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grammaire anglaise > traduction


mots faciles à comprendre

mais parfois difficiles à traduire

dans certains contextes


defiant, evil, plight, crackdown,

exhilarating, experience / experience




Jodi's killer to serve at least 20 years in jail

Kirsty Scott        The Guardian        Saturday February 12, 2005

















The Guardian        p. 27        29.7.2006
















The Guardian        G2        p. 4        24.8.2006
















The Guardian        Review        p. 2        29.7.2006




























































The Guardian        Sport        p. 9        18 December 2008






























The Guardian        p. 14        13.8.2005















1:1 There was a man in the land of Uz, whose name was Job;

and that man was perfect and upright, and one that feared God,

and eschewed evil.

    King James Bible, The Book of Job, Free Public Domain E-Books from the Classic Literature Library, copié 21.8.2005,






BTK Serial Killer Gets 10 Life Sentences


Friday August 19, 2005 12:16 AM
The Guardian

Associated Press Writer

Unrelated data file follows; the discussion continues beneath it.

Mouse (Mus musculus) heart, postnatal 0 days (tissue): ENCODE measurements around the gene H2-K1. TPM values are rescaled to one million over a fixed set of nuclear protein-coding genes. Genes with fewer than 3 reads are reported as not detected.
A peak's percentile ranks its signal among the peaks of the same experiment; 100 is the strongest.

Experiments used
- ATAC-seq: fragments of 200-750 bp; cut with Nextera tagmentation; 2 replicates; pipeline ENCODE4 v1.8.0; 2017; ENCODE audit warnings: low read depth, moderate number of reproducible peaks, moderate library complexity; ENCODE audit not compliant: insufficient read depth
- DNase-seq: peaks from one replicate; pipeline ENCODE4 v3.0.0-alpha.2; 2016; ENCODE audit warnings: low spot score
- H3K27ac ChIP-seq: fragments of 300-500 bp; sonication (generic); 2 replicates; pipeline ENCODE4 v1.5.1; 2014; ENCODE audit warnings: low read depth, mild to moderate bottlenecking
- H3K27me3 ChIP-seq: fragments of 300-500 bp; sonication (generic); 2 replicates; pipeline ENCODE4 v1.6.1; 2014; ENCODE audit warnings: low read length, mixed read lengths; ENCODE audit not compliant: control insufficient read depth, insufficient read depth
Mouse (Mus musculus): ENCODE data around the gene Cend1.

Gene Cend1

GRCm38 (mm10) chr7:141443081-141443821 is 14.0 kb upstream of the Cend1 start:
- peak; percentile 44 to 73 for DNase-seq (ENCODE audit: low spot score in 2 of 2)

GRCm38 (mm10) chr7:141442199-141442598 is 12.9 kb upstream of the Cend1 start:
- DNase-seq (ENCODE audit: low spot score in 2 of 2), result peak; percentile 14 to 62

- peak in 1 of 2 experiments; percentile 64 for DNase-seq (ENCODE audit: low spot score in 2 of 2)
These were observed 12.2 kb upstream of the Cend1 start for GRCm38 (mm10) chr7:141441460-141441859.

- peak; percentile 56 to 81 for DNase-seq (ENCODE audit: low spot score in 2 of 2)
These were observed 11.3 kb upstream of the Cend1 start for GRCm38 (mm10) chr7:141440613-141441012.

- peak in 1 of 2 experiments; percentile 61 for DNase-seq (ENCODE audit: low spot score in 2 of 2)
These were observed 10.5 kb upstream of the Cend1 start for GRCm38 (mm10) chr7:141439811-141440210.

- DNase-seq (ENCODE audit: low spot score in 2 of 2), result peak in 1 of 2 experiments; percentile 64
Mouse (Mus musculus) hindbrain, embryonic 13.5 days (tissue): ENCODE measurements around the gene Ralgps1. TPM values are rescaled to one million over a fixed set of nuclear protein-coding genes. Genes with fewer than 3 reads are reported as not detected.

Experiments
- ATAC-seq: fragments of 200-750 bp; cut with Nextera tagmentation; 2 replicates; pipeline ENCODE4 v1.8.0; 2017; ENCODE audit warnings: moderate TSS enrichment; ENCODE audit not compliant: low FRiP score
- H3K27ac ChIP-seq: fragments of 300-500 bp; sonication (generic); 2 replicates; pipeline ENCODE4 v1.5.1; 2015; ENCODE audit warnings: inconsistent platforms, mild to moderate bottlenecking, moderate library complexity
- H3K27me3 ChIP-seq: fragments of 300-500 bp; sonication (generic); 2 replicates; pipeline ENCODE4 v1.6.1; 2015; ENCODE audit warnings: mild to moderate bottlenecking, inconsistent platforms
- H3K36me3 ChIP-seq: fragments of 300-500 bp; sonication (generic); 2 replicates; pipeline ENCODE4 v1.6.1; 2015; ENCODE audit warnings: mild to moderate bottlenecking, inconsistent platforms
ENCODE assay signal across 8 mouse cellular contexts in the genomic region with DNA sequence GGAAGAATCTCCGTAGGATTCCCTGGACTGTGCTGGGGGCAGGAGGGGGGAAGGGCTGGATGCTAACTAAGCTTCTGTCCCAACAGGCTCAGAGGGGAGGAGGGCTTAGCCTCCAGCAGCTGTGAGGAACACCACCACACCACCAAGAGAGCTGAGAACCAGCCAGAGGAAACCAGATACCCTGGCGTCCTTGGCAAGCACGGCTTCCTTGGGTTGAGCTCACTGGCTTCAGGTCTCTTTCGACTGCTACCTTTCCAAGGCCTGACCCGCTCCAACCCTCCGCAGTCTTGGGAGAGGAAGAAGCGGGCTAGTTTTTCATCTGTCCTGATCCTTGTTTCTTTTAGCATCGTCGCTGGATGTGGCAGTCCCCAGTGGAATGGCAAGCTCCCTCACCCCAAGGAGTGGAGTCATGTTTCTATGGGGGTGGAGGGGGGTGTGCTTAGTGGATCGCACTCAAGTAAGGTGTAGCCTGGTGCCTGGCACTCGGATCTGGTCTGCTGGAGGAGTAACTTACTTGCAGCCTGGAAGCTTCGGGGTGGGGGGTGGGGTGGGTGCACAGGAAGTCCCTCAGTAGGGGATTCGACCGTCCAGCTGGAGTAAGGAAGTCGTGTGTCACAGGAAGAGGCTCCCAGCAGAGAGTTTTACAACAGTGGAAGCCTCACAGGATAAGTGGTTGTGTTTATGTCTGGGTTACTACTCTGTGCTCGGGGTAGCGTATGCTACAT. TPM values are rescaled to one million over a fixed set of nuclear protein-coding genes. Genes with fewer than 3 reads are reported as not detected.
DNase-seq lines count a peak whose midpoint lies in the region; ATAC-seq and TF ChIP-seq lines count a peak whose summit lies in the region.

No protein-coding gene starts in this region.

WICHITA, Kan. (AP) - Evil incarnate. A demon. A depraved predator. So evil hat Stephen King couldn't have created a more monstrous character.

BTK serial killer Dennis Rader was ordered to serve 10 consecutive life terms Thursday at a hearing that produced an outpouring of emotion and anger from families of the people he stabbed and strangled while terrorizing the Wichita area starting in the 1970s.

``As far as I'm concerned, Dennis Rader does not deserve to live. I want him to suffer as much as he made his victims suffer,'' said Beverly Plapp, sister of victim Nancy Fox. ``This man needs to be thrown in a deep, dark hole and left to rot. He should never, ever see the light of day ... On the day he dies, Nancy and all of his victims will be waiting with God and watching him as he burns in hell.''